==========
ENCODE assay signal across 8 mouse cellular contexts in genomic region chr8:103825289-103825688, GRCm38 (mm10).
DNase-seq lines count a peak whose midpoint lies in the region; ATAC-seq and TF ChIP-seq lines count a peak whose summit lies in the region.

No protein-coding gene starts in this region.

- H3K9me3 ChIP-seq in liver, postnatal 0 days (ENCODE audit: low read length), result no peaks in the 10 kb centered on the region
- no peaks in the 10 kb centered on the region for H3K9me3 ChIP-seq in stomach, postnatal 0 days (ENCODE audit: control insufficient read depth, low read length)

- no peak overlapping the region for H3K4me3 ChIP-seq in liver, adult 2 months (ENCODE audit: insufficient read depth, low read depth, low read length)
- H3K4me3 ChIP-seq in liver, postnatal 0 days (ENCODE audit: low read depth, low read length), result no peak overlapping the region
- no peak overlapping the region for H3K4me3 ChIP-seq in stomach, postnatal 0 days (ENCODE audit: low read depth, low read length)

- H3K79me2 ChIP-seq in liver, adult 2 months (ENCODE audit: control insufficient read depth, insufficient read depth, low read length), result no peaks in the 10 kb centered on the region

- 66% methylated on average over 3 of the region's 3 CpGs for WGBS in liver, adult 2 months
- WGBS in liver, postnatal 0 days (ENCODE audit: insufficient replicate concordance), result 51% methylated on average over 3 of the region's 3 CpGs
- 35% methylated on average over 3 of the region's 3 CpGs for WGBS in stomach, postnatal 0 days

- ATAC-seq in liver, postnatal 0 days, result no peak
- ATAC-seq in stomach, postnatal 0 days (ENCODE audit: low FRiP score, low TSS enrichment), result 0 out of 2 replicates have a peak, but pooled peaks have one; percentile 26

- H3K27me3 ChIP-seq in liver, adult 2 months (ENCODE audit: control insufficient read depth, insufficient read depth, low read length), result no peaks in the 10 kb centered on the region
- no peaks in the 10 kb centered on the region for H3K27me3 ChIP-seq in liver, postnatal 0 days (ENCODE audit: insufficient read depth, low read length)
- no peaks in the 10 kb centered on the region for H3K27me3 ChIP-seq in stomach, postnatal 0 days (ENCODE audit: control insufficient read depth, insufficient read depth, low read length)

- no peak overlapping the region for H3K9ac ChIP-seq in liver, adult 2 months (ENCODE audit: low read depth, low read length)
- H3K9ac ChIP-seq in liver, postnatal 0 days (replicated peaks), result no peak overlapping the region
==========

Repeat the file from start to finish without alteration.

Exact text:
ENCODE assay signal across 8 mouse cellular contexts in genomic region chr8:103825289-103825688, GRCm38 (mm10).
DNase-seq lines count a peak whose midpoint lies in the region; ATAC-seq and TF ChIP-seq lines count a peak whose summit lies in the region.

No protein-coding gene starts in this region.

- H3K9me3 ChIP-seq in liver, postnatal 0 days (ENCODE audit: low read length), result no peaks in the 10 kb centered on the region
- no peaks in the 10 kb centered on the region for H3K9me3 ChIP-seq in stomach, postnatal 0 days (ENCODE audit: control insufficient read depth, low read length)

- no peak overlapping the region for H3K4me3 ChIP-seq in liver, adult 2 months (ENCODE audit: insufficient read depth, low read depth, low read length)
- H3K4me3 ChIP-seq in liver, postnatal 0 days (ENCODE audit: low read depth, low read length), result no peak overlapping the region
- no peak overlapping the region for H3K4me3 ChIP-seq in stomach, postnatal 0 days (ENCODE audit: low read depth, low read length)

- H3K79me2 ChIP-seq in liver, adult 2 months (ENCODE audit: control insufficient read depth, insufficient read depth, low read length), result no peaks in the 10 kb centered on the region

- 66% methylated on average over 3 of the region's 3 CpGs for WGBS in liver, adult 2 months
- WGBS in liver, postnatal 0 days (ENCODE audit: insufficient replicate concordance), result 51% methylated on average over 3 of the region's 3 CpGs
- 35% methylated on average over 3 of the region's 3 CpGs for WGBS in stomach, postnatal 0 days

- ATAC-seq in liver, postnatal 0 days, result no peak
- ATAC-seq in stomach, postnatal 0 days (ENCODE audit: low FRiP score, low TSS enrichment), result 0 out of 2 replicates have a peak, but pooled peaks have one; percentile 26

- H3K27me3 ChIP-seq in liver, adult 2 months (ENCODE audit: control insufficient read depth, insufficient read depth, low read length), result no peaks in the 10 kb centered on the region
- no peaks in the 10 kb centered on the region for H3K27me3 ChIP-seq in liver, postnatal 0 days (ENCODE audit: insufficient read depth, low read length)
- no peaks in the 10 kb centered on the region for H3K27me3 ChIP-seq in stomach, postnatal 0 days (ENCODE audit: control insufficient read depth, insufficient read depth, low read length)

- no peak overlapping the region for H3K9ac ChIP-seq in liver, adult 2 months (ENCODE audit: low read depth, low read length)
- H3K9ac ChIP-seq in liver, postnatal 0 days (replicated peaks), result no peak overlapping the region